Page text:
Living Acres

Monarch Butterfly Population Numbers of 2016

October 28, 2016

Monarch Numbers

Since 1993, butterfly researchers have been keeping records of the monarch population size. In 2013, an all-time low of 0.67 hectares (approximately 32 million monarchs) was documented. This record-setting low is likely the result of a cold period during the first three weeks of May 2013, which restricted movement of the monarchs into the northern breeding range.

To calculate monarch population size, scientists measure the area of forest covered by monarchs while they overwinter in the oyamel fir forests of Mexico. Researchers flag off the areas and determine the amount of hectares the monarchs are covering, which is then used for the official measurement.

In the winter of 2015-2016, good news came from Mexico. Researchers recorded 4.01 hectares of monarchs. This rise indicates nearly 200 million monarchs were blanketing the oyamel fir forests. This significant increase brought the 1994-2016 monarch population average to 5.91 hectares. For the monarch population to be considered stable, a consistency of 6 hectares must be met.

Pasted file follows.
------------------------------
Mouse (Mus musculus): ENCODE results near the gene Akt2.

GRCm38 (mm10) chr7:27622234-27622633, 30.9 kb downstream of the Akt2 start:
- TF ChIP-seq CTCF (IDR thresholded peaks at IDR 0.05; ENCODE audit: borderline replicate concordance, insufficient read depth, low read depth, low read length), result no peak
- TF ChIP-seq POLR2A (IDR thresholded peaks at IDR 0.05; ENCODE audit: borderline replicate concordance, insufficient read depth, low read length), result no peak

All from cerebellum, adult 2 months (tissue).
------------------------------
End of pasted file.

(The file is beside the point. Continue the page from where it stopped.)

Unfortunately, it does not appear that this upward trend will continue. According to Monarch Watch, all of the data collected on current monarch populations suggest that 2016 will be a near repeat of 2014 due to a late spring weather event in Mexico that drastically reduced the number of adult monarchs making the journey north. They calculated a dismal number of 1.13 hectares. It is unlikely that the overwintering numbers will surpass 2 hectares.

The low number of monarchs that moved north from Texas in early summer, which resulted in these low-sighting numbers, reflect the mortality rates from a heavy sleet storm that swept through the oyamel forests in early March. While some butterflies had already started their migration north at that time, a majority of the overwintering population had not yet departed.

Rather than a discouragement, this decrease should act as a motivation. All landowners can still take steps to promote monarch development, including planting native milkweed in their gardens and non-cropland areas.

As the year goes on, check back for updates on the final overwintering number for the 2016-2017 winter. Stay informed by visiting


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